Now, as we defend our nation, real leadership also means something else — having the courage to lead in a new direction, the wisdom to move beyond policies that haven’t worked in the past, having the confidence to engage in smart, principled diplomacy that can lead to a better future.
That’s what we’re doing in Cuba, where the new chapter between our peoples will mean more opportunities for the Cuban people. Today, with our American embassy open in Havana for the first time in 50 years, we reaffirm that we will speak out for freedom and universal values around the world.
But we’re not scared to engage. We also see the strength of American diplomacy in our comprehensive nuclear deal with Iran — because we must prevent Iran from obtaining a nuclear weapon. And we’re now engaged in an important debate — which is a good thing. We are a democracy. Unfortunately, you may have noticed there’s already a lot of shaky information out there. So even as I make the case of why this is a critical deal to prevent Iran from getting a nuclear weapon, we’re going to make sure the people know the facts. And here are some basic facts.
With this deal, we cut off every single one of Iran’s pathways to a nuclear program. Iran is prohibited from pursuing a nuclear weapon, permanently. Without a deal, those paths remain open and Iran could move closer to a nuclear bomb. With this deal, we gain unprecedented access to Iran’s nuclear facilities, and monitor them 24/7. Without a deal, we don’t get that. With this deal, if Iran cheats, sanctions snap back on. Without a deal, the sanctions unravel. With this deal, we have a chance to resolve the challenge of Iran trying to get a nuclear weapon, peacefully. Without it, we risk yet another conflict in the Middle East.
Now, if Iran tries to get a bomb despite this agreement –10 years from now, or 20 years from now — the American President will be in a stronger position to take whatever additional steps are necessary, including any option of military action, to prevent that from happening. And those are the facts. That’s the choice. And for the sake of our national security and the sake of future generations, we need to make the right choice on this critical issue.
And I also want to make a broader point. In the debate over this deal, we’re hearing the echoes of some of the same policies and mindset that failed us in the past. Some of the same politicians and pundits that are so quick to reject the possibility of a diplomatic solution to Iran’s nuclear program are the same folks who were so quick to go to war in Iraq, and said it would take a few months. And we know the consequences of that choice and what it cost us in blood and treasure.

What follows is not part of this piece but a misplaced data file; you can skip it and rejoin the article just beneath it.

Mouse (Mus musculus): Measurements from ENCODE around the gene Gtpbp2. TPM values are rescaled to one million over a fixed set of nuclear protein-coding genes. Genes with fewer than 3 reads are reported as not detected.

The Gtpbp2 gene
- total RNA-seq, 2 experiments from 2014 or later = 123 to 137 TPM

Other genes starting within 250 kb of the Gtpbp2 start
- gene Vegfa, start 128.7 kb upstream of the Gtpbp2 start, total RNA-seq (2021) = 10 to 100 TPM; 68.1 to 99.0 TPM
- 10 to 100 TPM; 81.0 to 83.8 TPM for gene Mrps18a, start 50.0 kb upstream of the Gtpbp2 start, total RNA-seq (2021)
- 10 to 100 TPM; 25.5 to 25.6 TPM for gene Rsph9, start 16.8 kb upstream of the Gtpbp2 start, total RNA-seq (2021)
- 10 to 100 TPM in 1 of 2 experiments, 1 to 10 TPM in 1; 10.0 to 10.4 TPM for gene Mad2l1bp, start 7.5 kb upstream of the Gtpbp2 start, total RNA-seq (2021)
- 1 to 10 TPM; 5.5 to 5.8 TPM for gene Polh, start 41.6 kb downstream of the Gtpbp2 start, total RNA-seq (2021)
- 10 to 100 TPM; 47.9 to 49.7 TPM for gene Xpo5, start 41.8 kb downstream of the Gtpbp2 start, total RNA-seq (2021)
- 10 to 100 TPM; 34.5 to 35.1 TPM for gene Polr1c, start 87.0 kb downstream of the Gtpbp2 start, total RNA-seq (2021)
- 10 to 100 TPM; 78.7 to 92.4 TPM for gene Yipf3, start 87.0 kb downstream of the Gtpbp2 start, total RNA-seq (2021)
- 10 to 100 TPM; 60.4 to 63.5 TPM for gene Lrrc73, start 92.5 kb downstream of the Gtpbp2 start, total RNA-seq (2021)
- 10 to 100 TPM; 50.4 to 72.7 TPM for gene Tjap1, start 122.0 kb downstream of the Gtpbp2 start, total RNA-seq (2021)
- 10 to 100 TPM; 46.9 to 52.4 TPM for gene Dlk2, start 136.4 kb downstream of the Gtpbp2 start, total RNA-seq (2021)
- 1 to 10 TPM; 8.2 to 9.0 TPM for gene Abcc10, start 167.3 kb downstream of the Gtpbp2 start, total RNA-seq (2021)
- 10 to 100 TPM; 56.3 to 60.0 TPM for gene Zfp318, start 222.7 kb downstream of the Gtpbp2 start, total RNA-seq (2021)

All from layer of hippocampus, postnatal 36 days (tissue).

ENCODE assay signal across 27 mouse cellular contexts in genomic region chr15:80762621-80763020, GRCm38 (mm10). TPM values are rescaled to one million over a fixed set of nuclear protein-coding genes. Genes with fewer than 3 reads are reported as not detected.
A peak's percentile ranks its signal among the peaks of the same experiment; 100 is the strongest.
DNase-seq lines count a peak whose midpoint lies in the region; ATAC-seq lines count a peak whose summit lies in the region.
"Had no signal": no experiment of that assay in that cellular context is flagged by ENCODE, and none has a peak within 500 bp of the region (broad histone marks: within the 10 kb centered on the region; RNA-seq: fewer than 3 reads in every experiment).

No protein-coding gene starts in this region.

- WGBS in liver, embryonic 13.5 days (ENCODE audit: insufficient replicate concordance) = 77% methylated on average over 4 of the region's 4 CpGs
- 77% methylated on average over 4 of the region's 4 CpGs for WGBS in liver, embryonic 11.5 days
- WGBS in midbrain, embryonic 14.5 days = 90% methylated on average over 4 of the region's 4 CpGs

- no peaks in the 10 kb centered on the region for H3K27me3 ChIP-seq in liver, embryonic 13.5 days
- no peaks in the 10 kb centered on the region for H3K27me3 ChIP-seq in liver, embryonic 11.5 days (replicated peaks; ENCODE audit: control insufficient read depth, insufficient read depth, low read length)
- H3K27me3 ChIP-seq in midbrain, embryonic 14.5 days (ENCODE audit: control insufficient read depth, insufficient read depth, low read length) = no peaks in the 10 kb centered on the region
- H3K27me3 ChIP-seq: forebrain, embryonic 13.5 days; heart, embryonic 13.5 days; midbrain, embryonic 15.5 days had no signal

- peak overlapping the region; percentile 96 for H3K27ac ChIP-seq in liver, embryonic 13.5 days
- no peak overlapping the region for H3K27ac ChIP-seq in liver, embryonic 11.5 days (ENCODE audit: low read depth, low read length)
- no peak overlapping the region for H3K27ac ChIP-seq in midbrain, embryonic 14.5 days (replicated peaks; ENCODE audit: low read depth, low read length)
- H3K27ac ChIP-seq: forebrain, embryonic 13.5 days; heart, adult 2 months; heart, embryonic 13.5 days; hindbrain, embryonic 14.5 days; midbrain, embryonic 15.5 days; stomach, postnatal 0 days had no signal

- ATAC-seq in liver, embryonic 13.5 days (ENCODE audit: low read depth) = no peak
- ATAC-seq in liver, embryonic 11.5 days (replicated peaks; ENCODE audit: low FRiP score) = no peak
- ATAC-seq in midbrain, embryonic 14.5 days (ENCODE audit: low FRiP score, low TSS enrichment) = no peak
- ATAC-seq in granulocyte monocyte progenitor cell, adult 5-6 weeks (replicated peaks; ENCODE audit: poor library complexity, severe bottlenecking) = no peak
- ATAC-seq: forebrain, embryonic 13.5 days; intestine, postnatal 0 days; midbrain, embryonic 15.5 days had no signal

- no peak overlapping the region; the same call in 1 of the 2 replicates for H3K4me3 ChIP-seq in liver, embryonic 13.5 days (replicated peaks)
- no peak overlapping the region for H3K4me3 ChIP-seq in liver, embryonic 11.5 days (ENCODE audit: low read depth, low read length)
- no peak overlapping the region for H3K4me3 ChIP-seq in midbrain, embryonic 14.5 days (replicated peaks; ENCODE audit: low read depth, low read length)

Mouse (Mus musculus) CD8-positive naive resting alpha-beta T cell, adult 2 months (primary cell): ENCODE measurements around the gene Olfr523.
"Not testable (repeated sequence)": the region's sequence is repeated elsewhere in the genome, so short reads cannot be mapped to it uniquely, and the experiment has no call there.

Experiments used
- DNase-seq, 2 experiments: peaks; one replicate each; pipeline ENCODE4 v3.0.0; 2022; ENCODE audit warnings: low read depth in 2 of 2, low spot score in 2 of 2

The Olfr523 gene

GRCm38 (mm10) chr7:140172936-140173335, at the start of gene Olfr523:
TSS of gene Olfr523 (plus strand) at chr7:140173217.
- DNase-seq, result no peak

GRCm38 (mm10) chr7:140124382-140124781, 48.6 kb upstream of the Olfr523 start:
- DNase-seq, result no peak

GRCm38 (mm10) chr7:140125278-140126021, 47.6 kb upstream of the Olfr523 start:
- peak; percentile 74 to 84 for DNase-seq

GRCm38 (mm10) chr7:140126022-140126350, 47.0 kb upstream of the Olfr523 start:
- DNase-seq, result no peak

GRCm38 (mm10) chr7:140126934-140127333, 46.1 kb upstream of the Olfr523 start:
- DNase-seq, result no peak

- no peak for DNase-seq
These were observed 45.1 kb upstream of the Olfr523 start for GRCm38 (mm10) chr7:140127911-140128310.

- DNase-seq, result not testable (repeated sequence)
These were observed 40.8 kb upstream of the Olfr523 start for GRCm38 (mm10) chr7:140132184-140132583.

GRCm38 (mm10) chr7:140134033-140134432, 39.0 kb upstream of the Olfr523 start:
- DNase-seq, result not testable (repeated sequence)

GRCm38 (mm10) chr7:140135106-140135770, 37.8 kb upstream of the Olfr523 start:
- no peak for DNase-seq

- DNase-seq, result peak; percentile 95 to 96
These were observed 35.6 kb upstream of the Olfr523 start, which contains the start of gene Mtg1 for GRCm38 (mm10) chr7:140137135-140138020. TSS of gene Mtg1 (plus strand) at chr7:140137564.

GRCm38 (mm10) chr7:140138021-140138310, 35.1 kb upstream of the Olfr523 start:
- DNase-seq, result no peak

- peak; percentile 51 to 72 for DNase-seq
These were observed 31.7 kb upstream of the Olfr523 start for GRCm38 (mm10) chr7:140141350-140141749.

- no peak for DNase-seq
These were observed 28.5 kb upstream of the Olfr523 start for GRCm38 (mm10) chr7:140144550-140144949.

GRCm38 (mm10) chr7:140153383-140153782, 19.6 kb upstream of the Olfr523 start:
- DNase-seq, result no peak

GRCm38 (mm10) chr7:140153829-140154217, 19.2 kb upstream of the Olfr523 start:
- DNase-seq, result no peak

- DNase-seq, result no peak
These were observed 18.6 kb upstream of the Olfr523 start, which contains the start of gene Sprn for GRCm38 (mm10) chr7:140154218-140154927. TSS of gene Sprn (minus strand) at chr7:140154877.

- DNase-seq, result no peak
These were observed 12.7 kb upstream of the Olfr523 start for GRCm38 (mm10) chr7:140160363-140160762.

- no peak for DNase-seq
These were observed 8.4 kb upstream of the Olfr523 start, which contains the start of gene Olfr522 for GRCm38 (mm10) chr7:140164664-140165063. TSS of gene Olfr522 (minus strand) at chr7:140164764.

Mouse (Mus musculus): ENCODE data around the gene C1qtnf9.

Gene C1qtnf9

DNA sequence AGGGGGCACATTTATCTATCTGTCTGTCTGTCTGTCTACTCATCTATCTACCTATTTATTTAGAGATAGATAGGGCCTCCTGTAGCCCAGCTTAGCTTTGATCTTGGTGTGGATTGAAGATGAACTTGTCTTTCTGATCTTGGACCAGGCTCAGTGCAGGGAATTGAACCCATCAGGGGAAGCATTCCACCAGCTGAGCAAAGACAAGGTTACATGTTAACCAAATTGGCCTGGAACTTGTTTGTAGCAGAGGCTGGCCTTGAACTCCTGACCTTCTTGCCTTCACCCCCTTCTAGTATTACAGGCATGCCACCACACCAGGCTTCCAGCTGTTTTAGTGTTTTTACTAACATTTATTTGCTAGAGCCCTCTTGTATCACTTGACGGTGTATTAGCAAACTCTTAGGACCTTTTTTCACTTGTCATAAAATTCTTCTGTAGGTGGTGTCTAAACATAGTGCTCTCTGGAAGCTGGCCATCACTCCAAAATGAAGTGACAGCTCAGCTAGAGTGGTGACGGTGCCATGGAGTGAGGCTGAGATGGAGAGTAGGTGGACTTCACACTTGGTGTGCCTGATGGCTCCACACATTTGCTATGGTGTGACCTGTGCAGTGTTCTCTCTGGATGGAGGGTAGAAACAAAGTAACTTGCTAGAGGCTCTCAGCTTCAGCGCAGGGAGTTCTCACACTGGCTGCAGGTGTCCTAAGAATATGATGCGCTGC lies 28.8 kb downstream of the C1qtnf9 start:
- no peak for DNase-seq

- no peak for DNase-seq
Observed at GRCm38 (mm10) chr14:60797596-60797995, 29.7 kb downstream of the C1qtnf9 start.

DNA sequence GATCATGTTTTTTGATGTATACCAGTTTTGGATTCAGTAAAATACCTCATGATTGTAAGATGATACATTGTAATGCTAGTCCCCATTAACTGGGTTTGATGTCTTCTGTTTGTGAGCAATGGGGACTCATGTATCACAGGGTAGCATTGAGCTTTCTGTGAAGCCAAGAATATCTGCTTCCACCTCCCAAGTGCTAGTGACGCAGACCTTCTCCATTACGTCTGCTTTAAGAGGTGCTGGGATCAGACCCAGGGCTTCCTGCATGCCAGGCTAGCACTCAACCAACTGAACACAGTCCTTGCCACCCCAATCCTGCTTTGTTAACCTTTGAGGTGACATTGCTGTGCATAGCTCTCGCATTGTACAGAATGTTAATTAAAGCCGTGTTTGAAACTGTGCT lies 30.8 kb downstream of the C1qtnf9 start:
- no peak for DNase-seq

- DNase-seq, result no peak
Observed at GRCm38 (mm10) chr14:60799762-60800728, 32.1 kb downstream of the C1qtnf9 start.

So I believe there’s a smarter, more responsible way to protect our national security — and that is what we are doing. Instead of dismissing the rest of the world and going it alone, we’ve done the hard and patient work of uniting the international community to meet a common threat. Instead of chest-beating that rejects even the idea of talking to our adversaries — which sometimes sounds good in sound bites, but accomplishes nothing — we’re seeing that strong and principled diplomacy can give hope of actually resolving a problem peacefully.
Instead of rushing into another conflict, I believe that sending our sons and daughters into harm’s way must always be a last resort, and that before we put their lives on the line, we should exhaust every alternative. (Applause.) That’s what we owe our troops. That is strength and that is American leadership. (Applause.)
Of course, even with this deal, we’ll continue to have serious differences with the Iranian government, its support of terrorism, proxies that destabilize the Middle East. So we can’t let them off the hook. Our sanctions for Iran’s support for terrorism and its ballistic missile program and its human rights violations — those sanctions will remain in place. And we will stand with allies and partners, including Israel, to oppose Iran’s dangerous behavior.
And we are not going to relent until we bring home our Americans who are unjustly detained in Iran. Journalist Jason Rezaian should be released. Pastor Saeed Abedini should be released. Amir Hekmati, a former sergeant in the U.S. Marine Corps, should be released. (Applause.) Iran needs to help us find Robert Levinson. These Americans need to be back home with their families. (Applause.)
There’s one more aspect of American leadership I want to discuss because, even more than sending Americans to war, real strength is measured by how we take care of our veterans when you come home. VFW, working together, we’ve made real progress. We’ve won historic increases in veterans funding. We’ve made VA benefits available to more than 2 million veterans who didn’t have them before, including more Vietnam vets exposed to Agent Orange. That was a commitment I made when I ran for office, we’re keeping that commitment. (Applause.)
We’re devoting unprecedented resources for mental health care. We’ve helped more than 1.4 million veterans and their families pursue their education under the Post 9/11 G.I. Bill. We’ve reduced the number of homeless veterans by about a third. (Applause.) We’re helping more veterans and military spouses find good civilian jobs. And the veterans’ unemployment rate continues to go down — it’s now lower than the national average. And that’s all good news.
When problems arise, we work to fix them. Here in Pittsburgh, an outbreak of Legionnaire’s disease at the VA a few years ago killed six veterans and infected others. That was a tragedy, and whenever there are any missteps, there is no excuse. So our hearts go out to the families of those who lost loved ones. And know that there is new leadership now at the Pittsburgh VA. The safety measures now in place are some of the strongest in the nation, and patient safety is a top priority at VA hospitals — because we have to prevent anything like that from ever happening again. (Applause.)